Four things we learned from the British Chambers of Commerce conference: Europe, Miliband's absence, women in business and a British Mittelstand

 
Lynsey Barber
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The British Chambers of Commerce annual conference hosted politicians ahead of the General Election (Source: Getty)

1. Where’s Ed?

The audience of business leaders at the British Chambers of Commerce (BCC) annual conference attracted government's top tier today. Put them all in the same room together and it may as well have been PMQs… except for one notable absence.

An Ed Miliband shaped hole in the line-up did not go unnoticed by rivals who took the opportunity for some political point scoring. Labour may have hoped to ingratiate itself with the business world after a tough week but the absence speaks louder than any words said by shadow cabinet members Ed Balls and Chuka Umunna.

Even George Osborne, attending a meeting in Istanbul, managed to send a video message, even if it was reminiscent of a recorded awards acceptance speech. This isn't the Oscars ceremony George.

No word yet on the inescapable prior engagement Miliband was at instead.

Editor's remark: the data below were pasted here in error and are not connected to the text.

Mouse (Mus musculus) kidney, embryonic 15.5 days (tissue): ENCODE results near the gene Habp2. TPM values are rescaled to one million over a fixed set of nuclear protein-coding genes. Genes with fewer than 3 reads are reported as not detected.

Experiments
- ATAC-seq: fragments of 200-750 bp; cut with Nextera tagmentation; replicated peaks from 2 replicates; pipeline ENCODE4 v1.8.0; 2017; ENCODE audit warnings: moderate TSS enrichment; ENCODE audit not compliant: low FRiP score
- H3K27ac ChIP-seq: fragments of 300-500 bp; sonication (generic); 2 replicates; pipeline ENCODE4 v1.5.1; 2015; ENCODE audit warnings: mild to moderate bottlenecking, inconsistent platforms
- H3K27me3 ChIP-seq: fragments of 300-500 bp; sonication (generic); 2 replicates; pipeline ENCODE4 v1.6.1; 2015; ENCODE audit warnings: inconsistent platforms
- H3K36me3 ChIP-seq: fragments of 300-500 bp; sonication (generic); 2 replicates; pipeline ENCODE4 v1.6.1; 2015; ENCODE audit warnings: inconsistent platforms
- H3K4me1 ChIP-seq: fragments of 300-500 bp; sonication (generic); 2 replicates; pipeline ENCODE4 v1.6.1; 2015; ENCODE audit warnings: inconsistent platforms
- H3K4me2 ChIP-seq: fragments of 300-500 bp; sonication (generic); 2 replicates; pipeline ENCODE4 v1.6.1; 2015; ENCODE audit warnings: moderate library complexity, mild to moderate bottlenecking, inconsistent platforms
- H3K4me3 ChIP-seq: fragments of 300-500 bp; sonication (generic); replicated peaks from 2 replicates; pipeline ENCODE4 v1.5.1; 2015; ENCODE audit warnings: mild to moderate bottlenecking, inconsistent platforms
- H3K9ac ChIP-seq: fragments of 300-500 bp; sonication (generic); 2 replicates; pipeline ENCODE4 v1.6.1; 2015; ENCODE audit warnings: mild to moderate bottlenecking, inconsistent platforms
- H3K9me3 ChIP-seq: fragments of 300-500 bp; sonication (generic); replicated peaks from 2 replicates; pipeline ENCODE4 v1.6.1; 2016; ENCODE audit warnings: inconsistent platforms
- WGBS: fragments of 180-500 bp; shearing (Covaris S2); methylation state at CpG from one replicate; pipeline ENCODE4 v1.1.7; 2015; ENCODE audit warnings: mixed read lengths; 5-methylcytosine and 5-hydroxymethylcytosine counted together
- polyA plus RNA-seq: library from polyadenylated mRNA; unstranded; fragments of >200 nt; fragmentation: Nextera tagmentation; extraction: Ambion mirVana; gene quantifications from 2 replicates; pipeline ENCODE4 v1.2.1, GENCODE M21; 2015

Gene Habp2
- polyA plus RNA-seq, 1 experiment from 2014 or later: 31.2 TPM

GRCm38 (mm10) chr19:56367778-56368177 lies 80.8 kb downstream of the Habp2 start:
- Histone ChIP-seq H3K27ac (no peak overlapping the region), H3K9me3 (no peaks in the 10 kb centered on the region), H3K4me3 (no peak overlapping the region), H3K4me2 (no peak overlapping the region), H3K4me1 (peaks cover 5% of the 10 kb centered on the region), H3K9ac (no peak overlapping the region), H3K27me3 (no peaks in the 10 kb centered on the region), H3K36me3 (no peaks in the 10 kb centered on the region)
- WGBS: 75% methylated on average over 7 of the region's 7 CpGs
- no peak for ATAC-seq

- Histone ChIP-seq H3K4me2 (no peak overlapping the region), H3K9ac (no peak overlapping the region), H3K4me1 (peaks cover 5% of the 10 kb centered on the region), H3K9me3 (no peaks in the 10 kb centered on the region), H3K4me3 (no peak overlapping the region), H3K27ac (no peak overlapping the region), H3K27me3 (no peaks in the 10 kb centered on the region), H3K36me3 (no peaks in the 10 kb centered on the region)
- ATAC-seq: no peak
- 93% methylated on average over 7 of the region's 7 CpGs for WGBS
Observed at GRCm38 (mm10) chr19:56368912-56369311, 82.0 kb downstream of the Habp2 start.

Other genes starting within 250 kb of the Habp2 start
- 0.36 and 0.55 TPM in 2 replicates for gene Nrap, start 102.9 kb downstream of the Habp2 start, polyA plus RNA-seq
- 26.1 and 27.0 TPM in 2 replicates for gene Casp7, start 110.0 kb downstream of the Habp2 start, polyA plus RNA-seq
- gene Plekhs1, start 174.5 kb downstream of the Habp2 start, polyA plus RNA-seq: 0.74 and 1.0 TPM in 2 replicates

2. More women in business… but not on stage

Nick Clegg wants to get more women in work- another million by 2020 to be exact. The Lib Dems admit there’s a glass ceiling that needs to be addressed by leaders in both business and politics.

This was no more evident than on stage at the conference, where, except for BBC journalist Linda Yueh and a welcome from BCC president Nora Senior, women on stage were relegated to an afternoon panel on the “soft” subject of skills.

3. In, out, shake it all about

Who’s in and who’s out when it comes to Europe?

The BCC director general John Longworth was first up this morning to say business want Britain to stay in Europe but backed reform, however the business group warned a vote needs to happen quickly- within 12 months of the General Election to be precise.

Next up, Ed Balls outlined Labour’s view that EU reform is the way to go, calling “flirting” with an exit risky for business and disagreeing with Longworth, and the Tories naturally, that the earlier the referendum, the better.

David Cameron said businesses are increasingly getting behind the Tories after Longworth’s call for a quickie. Clegg on the other hand, did not weigh in on the matter of the European Union.

4. The British Mittelstand

A host of middle-sized businesses creating the backbone of Britain? It worked for Germany pretty well throughout the downturn, now Cameron want’s to recreate a bit of German magic. Wunderbar.

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